The Dodge Neon is a car that has certainly had its ups and downs from being seen as cheap transportation to fun sport compact cars. This is the same Dodge Neon that gave us the Neon ACR and Neon R/t, and now of course the Neon SRT-4.
In January 2002, Dodge created the Performance Vehicle Operations (PVO) group within the company. This team would later become the Street and Racing Technology (SRT) group. They were responsible for developing concept cars into production cars and one of their first tasks was to create something to compete with other manufacturers in the sport compact segment which was just exploding in the early 2000s. As a result, PVO took an old Neon concept car and the SRT-4 was born.
In 2003, the Dodge Neon SRT-4 went on sale and was marketed as a sport compact 4-door sedan. It was built on the Chrysler PL platform and featured a 2.4L inline-four turbocharged engine that could only be sold with a 5-speed manual transmission. It was the second fastest production car in the Chrysler/Dodge lineup, only second to the Dodge Viper. The 2003 model year produced 215 horsepower and 245lb feet of torque, while the 2004 and 2005 models produced 230 horsepower and 250lb feet of torque.
But Dodge didn’t just stop at the engine. They also added a solid transmission, the New Venture Gear T-850 5-speed manual and paired it with a high capacity Sachs performance clutch. Then they put on stiffer springs and SRT-tuned Tokico struts along with front and rear sway bars. The Neon SRT-4 handled extremely well and could still fly down the line too. The 2003 model year did 0-60mph in 5.6 seconds while the 2004 and 2005 models did 0-60mph in 5.3 seconds.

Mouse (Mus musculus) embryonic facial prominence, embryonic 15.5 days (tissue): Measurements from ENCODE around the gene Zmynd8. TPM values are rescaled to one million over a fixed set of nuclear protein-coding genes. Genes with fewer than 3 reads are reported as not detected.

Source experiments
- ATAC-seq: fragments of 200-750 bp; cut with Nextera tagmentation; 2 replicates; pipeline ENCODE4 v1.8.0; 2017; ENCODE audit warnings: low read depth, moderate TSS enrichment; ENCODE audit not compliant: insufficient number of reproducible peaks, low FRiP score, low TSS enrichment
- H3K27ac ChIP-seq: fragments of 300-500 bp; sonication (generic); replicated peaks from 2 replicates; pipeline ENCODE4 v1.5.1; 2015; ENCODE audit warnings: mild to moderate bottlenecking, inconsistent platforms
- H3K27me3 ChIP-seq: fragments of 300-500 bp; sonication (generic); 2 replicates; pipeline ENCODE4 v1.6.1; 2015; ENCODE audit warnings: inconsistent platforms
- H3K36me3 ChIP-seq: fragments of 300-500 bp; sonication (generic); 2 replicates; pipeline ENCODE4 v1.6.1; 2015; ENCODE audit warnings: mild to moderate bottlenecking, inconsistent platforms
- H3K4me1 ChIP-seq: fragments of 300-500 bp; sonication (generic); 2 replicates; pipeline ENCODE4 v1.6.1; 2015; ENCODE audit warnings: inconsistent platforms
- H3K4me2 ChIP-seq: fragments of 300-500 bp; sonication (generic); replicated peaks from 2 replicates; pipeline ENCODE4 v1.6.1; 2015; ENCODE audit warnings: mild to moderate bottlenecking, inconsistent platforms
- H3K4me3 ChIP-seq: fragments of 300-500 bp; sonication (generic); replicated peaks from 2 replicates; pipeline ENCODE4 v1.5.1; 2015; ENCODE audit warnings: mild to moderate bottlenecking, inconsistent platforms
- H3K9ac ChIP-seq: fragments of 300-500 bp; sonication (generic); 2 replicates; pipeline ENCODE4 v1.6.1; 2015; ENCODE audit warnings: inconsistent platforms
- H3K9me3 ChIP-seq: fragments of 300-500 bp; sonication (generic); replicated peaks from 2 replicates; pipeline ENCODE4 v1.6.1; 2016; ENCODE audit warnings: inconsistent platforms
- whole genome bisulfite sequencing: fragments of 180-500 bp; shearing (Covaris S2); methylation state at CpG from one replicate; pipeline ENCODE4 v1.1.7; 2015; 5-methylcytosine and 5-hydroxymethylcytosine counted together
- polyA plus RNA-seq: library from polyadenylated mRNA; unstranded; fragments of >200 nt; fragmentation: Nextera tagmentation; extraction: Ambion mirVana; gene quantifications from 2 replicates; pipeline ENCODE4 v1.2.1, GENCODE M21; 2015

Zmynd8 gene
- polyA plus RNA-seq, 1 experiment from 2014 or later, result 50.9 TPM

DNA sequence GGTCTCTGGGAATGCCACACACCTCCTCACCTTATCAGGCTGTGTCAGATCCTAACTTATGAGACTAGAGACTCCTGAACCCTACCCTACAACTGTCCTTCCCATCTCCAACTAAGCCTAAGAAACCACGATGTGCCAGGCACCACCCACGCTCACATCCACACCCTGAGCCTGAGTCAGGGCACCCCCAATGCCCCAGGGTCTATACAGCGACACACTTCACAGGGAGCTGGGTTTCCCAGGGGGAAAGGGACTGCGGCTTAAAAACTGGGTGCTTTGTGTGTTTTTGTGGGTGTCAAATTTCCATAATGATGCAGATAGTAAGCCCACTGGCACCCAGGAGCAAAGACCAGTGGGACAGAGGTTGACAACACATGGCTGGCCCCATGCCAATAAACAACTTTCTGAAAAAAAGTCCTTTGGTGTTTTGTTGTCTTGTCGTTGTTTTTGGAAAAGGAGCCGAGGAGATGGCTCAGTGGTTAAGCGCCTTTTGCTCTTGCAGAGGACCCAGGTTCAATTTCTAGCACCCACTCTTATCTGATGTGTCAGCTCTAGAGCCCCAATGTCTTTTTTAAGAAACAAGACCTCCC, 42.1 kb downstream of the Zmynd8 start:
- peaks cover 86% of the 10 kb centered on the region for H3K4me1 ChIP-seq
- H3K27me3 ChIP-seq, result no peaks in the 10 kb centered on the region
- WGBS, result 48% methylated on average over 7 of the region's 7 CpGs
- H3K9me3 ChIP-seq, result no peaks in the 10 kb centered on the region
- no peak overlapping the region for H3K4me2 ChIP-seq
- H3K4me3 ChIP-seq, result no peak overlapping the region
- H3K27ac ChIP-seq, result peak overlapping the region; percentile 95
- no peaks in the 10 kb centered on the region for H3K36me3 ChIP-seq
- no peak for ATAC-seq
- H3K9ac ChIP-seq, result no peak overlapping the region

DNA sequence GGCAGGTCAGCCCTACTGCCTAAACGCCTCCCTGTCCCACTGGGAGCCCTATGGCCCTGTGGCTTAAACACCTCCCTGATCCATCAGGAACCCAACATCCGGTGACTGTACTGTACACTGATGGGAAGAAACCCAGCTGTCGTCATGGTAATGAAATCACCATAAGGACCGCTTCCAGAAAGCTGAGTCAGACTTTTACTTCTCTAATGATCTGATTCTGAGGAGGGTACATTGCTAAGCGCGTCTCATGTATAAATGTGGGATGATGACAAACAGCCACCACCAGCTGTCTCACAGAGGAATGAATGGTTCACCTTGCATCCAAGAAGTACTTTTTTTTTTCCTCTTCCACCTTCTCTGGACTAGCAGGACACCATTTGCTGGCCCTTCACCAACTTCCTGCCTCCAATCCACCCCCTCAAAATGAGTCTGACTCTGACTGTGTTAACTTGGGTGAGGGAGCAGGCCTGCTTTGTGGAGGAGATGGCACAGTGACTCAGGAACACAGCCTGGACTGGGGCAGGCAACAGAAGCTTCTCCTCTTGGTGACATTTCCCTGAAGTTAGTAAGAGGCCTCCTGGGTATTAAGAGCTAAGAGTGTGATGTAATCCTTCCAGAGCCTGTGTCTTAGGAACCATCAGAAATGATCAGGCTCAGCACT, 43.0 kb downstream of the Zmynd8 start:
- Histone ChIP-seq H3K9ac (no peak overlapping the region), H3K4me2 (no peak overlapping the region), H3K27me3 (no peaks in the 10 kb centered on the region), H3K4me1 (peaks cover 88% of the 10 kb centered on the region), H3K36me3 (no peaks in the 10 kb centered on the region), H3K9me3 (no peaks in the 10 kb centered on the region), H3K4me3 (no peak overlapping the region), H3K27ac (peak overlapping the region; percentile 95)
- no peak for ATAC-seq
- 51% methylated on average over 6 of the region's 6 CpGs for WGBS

On the inside, Dodge didn’t want to cheap out even though this was sort of an “economical” sport compact. They put Viper SRT-10 seats into the Neon SRT-4 which featured enhanced lumbar and lateral side bolsters to make sure you stayed in your seat during spirited driving. The steering wheel comes finished in a faux carbon fiber along with the shifter. The rest of the interior is clean and kept to only the essentials which is nice as it doesn’t feel cluttere.d
The Dodge Neon SRT-4 delivered the performance the PVO/SRT team was looking for and the public ate it up. Originally, Dodge was forecasting to sell 2,500 units a year but in just the 3 short years of production they sold 25,000 Neon SRT-4s. They also won a ton of awards including Car and Driver’s 2005 John Lingenfelter Memorial Trophy. But not only that, the Neon SRT-4 passed the test required for the race track and would end up doing extremely well in professional racing events such as the SCCA ProRally.
The prices on these are kind of out of whack right now. Due to the price point the Neon SRT-4 once hit, they were often in the hands of those who did not maintain them well. As a result, you can find some Neon SRT-4s that require some work for fairly cheap, like $5,000 to $10,000 range. A good to great condition example will run you in the $15,000-$18,000 range. There is no doubt with the way prices are heading that the Dodge Neon SRT-4 will be a future classic.